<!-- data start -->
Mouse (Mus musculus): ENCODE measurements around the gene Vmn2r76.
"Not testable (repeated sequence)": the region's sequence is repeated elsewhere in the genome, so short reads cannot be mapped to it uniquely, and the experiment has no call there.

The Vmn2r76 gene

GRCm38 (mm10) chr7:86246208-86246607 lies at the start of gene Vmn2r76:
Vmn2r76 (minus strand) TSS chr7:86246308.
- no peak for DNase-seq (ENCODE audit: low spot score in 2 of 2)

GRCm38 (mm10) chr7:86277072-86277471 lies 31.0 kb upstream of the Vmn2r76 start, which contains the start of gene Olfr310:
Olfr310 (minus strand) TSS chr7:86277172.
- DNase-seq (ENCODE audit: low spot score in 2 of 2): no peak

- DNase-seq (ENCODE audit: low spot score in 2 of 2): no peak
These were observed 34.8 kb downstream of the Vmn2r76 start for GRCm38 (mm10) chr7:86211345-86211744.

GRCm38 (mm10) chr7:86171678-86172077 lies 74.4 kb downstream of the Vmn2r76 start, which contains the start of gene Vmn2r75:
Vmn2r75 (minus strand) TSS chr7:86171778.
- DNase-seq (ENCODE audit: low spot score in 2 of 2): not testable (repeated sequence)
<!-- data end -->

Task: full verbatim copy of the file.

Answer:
Mouse (Mus musculus): ENCODE measurements around the gene Vmn2r76.
"Not testable (repeated sequence)": the region's sequence is repeated elsewhere in the genome, so short reads cannot be mapped to it uniquely, and the experiment has no call there.

The Vmn2r76 gene

GRCm38 (mm10) chr7:86246208-86246607 lies at the start of gene Vmn2r76:
Vmn2r76 (minus strand) TSS chr7:86246308.
- no peak for DNase-seq (ENCODE audit: low spot score in 2 of 2)

GRCm38 (mm10) chr7:86277072-86277471 lies 31.0 kb upstream of the Vmn2r76 start, which contains the start of gene Olfr310:
Olfr310 (minus strand) TSS chr7:86277172.
- DNase-seq (ENCODE audit: low spot score in 2 of 2): no peak

- DNase-seq (ENCODE audit: low spot score in 2 of 2): no peak
These were observed 34.8 kb downstream of the Vmn2r76 start for GRCm38 (mm10) chr7:86211345-86211744.

GRCm38 (mm10) chr7:86171678-86172077 lies 74.4 kb downstream of the Vmn2r76 start, which contains the start of gene Vmn2r75:
Vmn2r75 (minus strand) TSS chr7:86171778.
- DNase-seq (ENCODE audit: low spot score in 2 of 2): not testable (repeated sequence)